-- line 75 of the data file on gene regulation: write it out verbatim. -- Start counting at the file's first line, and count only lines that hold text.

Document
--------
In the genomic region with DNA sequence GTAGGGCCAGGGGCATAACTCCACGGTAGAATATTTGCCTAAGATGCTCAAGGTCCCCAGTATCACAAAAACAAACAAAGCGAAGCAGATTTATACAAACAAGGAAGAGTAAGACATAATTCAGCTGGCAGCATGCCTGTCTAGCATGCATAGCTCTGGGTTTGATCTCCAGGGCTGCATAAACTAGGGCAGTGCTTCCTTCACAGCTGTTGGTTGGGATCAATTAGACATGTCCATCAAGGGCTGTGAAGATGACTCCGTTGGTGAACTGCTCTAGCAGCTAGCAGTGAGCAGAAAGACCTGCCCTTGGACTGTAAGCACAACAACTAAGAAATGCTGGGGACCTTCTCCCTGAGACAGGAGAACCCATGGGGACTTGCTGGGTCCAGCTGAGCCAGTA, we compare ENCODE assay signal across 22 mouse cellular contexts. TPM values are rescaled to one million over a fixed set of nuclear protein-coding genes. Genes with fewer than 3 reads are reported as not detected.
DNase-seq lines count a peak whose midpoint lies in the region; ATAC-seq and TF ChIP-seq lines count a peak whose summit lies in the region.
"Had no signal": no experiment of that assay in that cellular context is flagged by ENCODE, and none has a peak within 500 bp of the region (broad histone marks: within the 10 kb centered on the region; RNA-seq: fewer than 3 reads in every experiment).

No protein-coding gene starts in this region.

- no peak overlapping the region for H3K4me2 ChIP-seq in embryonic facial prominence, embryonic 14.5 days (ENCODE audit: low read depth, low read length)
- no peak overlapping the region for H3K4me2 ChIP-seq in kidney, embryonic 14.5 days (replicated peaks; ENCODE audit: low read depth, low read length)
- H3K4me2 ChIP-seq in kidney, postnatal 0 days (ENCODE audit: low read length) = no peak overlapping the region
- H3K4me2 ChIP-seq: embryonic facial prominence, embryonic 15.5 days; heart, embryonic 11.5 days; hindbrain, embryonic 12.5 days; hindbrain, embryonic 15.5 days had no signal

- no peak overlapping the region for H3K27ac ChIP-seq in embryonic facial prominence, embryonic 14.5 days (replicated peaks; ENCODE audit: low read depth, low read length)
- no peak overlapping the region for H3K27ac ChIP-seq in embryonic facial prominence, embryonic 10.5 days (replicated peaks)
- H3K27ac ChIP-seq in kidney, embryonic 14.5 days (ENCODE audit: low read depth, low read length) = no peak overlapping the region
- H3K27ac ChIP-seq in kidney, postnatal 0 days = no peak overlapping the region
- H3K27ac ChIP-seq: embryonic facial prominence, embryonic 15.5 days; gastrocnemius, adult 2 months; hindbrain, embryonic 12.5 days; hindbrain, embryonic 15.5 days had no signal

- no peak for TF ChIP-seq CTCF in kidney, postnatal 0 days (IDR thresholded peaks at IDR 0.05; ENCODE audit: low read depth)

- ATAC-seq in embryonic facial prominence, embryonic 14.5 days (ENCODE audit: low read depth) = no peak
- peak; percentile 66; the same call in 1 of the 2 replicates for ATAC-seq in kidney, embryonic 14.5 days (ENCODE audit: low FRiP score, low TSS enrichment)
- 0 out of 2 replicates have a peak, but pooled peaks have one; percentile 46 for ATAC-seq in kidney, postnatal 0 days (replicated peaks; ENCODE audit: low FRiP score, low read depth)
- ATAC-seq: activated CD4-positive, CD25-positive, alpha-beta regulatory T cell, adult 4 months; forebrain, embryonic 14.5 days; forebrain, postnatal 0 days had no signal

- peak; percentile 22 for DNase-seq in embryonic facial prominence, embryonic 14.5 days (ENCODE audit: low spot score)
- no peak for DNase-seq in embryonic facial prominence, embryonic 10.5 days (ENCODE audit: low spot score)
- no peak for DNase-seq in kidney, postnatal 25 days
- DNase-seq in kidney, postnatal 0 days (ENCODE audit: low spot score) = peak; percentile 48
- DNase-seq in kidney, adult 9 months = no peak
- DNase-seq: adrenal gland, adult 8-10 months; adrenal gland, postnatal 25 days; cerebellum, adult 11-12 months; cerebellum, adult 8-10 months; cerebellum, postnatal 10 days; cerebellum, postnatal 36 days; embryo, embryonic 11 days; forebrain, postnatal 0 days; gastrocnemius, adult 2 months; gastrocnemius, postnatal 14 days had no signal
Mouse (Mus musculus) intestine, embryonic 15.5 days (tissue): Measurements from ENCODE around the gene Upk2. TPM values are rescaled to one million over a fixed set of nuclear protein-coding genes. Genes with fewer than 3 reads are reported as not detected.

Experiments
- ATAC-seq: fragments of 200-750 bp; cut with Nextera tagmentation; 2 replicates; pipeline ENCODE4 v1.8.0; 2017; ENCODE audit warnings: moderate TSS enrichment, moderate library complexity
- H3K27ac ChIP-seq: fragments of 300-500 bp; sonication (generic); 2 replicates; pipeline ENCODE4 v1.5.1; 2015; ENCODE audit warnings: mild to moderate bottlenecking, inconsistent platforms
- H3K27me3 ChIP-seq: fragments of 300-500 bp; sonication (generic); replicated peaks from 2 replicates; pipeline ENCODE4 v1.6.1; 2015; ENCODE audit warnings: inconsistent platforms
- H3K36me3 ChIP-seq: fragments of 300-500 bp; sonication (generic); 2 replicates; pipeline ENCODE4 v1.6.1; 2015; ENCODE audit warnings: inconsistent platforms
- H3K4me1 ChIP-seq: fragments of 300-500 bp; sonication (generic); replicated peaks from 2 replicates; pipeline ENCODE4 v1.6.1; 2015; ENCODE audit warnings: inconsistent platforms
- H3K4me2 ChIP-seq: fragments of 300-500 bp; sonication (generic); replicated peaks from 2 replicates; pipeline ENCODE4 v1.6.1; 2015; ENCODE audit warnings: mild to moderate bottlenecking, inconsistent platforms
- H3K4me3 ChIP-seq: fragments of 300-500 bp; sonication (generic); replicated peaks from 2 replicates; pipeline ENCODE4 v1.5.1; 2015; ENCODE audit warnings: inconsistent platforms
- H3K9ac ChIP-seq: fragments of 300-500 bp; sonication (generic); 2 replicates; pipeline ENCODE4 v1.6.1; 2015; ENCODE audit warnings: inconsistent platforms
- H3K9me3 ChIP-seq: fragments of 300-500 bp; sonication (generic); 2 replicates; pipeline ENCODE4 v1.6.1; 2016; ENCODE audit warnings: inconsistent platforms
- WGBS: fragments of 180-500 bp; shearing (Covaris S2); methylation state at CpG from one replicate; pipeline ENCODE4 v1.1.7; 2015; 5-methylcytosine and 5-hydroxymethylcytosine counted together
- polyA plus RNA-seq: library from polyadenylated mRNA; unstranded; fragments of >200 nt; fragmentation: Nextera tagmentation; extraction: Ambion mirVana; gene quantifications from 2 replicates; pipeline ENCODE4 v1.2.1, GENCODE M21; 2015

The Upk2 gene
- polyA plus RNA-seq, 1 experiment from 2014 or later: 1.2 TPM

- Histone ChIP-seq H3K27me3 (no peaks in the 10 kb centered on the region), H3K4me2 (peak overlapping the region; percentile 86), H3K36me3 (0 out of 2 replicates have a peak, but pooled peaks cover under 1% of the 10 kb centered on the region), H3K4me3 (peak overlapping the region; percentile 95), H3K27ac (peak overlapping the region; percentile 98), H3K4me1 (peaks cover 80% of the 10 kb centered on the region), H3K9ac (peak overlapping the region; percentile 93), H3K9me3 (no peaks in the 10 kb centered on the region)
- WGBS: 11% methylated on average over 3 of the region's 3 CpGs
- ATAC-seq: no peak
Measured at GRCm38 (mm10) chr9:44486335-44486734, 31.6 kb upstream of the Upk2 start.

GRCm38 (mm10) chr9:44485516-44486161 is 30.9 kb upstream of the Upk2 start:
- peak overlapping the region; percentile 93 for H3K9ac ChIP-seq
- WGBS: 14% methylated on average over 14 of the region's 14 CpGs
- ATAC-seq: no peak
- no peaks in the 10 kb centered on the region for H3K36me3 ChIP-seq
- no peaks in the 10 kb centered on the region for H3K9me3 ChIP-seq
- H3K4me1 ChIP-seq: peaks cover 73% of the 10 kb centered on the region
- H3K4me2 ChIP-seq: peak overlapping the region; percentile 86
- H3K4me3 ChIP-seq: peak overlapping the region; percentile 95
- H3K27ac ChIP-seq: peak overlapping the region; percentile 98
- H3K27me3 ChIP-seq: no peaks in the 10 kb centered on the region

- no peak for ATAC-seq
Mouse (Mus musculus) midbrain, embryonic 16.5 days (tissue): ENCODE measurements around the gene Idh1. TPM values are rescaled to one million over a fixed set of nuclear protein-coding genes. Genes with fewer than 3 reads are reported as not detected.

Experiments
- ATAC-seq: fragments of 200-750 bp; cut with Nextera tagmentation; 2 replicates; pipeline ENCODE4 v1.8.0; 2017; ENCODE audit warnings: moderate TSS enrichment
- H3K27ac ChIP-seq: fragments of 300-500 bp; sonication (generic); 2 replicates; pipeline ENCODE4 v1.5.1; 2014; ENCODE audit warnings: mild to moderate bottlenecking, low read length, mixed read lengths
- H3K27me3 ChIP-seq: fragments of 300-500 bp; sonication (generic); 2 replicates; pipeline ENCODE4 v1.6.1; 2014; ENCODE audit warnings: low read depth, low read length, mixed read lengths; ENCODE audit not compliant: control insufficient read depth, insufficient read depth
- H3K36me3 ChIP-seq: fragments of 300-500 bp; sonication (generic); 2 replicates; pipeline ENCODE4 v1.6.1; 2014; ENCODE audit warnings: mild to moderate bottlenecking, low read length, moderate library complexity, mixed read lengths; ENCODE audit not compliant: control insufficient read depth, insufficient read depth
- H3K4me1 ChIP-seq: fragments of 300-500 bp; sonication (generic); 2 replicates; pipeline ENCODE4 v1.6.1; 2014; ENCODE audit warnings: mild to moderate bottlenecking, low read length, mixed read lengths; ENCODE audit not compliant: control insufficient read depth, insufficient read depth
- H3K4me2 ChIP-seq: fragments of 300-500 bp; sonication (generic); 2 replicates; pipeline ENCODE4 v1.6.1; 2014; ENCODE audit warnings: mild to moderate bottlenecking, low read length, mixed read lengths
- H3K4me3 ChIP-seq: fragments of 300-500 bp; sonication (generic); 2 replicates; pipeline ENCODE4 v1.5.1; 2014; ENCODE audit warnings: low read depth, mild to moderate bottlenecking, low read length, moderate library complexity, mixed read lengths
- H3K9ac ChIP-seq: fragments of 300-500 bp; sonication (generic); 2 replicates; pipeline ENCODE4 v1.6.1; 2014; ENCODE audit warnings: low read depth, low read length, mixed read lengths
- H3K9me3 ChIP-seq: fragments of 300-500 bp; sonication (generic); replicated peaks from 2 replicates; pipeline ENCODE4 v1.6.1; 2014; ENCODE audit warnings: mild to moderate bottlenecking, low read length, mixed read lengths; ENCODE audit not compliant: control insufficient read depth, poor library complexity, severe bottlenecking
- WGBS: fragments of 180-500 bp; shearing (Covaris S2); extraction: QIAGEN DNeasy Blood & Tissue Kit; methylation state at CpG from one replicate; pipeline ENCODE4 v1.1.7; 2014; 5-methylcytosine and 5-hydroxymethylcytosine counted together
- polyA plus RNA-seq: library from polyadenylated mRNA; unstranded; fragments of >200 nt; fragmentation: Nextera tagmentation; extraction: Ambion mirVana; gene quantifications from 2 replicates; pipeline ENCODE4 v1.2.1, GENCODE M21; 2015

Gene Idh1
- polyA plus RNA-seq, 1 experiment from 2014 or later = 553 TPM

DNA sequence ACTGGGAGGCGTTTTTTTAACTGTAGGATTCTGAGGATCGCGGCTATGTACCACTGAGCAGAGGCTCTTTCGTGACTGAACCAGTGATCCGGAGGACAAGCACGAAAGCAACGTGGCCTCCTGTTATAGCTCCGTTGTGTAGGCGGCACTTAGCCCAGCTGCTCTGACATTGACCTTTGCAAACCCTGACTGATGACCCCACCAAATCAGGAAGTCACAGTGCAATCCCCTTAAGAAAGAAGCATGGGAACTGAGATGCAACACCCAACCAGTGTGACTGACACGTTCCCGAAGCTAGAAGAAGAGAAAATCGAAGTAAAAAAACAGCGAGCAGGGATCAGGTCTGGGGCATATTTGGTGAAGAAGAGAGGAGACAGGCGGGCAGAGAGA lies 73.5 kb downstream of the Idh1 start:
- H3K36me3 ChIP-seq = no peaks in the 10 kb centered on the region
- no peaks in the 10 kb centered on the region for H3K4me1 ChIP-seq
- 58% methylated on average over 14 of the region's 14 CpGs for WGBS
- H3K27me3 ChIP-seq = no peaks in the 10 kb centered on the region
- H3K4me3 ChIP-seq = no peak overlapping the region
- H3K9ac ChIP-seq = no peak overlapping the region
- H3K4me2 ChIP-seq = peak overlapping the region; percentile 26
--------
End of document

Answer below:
- H3K27me3 ChIP-seq = no peaks in the 10 kb centered on the region